In a resounding warning to entrepreneurs that personal relationships are not always a solid foundation for business success, the High Court has tackled a bitter dispute between a former couple whose foray into property development yielded little profit and ended in intractable conflict.
The couple had, whilst together, put much of their income, but not their assets, into ‘the communal pot’ for various purposes and had each contributed cash sums to the establishment of a deadlocked property development company in which they owned equal shares. The breakdown of the relationship signalled the start of acrimonious wrangling over the company’s finances and their respective entitlements.
The woman sought a winding up order in respect of the company on the basis that her former partner had, in a number of ways, operated it in a manner which was unfairly prejudicial to her interests. It was submitted, amongst other things, that the couple’s formal business relationship of trust and confidence had gone the same way as their personal relationship.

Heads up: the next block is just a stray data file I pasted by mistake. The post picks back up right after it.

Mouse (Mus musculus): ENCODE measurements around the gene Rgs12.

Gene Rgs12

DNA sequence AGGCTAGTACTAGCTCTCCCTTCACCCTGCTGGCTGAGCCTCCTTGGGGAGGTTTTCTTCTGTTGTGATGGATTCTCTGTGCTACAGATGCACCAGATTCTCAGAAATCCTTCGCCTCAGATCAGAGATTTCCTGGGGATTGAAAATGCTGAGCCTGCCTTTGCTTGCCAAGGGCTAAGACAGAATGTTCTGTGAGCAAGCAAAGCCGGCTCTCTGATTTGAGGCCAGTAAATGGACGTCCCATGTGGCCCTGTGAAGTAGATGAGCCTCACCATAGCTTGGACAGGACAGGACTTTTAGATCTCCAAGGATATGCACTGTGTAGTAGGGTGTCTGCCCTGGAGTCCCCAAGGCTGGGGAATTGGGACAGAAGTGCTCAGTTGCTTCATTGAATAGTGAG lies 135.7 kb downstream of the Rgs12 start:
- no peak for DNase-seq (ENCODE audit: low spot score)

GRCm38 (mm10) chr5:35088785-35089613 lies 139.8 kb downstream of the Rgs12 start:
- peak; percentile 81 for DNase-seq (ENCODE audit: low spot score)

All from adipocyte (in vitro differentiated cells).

In rejecting the unfair prejudice claim, the Court noted that the woman had not taken up the man’s ‘entirely honest and open’ offer to have the company professionally valued and to pay her the full value of her share forthwith. He had done nothing that was calculated to undermine his ex-partner’s interest in the business.
The Court found on the evidence that the company was in any event insolvent and that the woman’s only entitlement was as a creditor in respect of her interest in its directors’ loan account. Taking into account the company’s financial position and sums that she had already received, her entitlement came to less than £10,000.
Ruling that it would be unreasonable to order the winding up of the company in the circumstances, the Court directed it to pay £10,000 to the woman in respect of her interest by a particular date. The Court further ordered that, on receipt of that payment, the woman must transfer her share of the company to her ex-partner.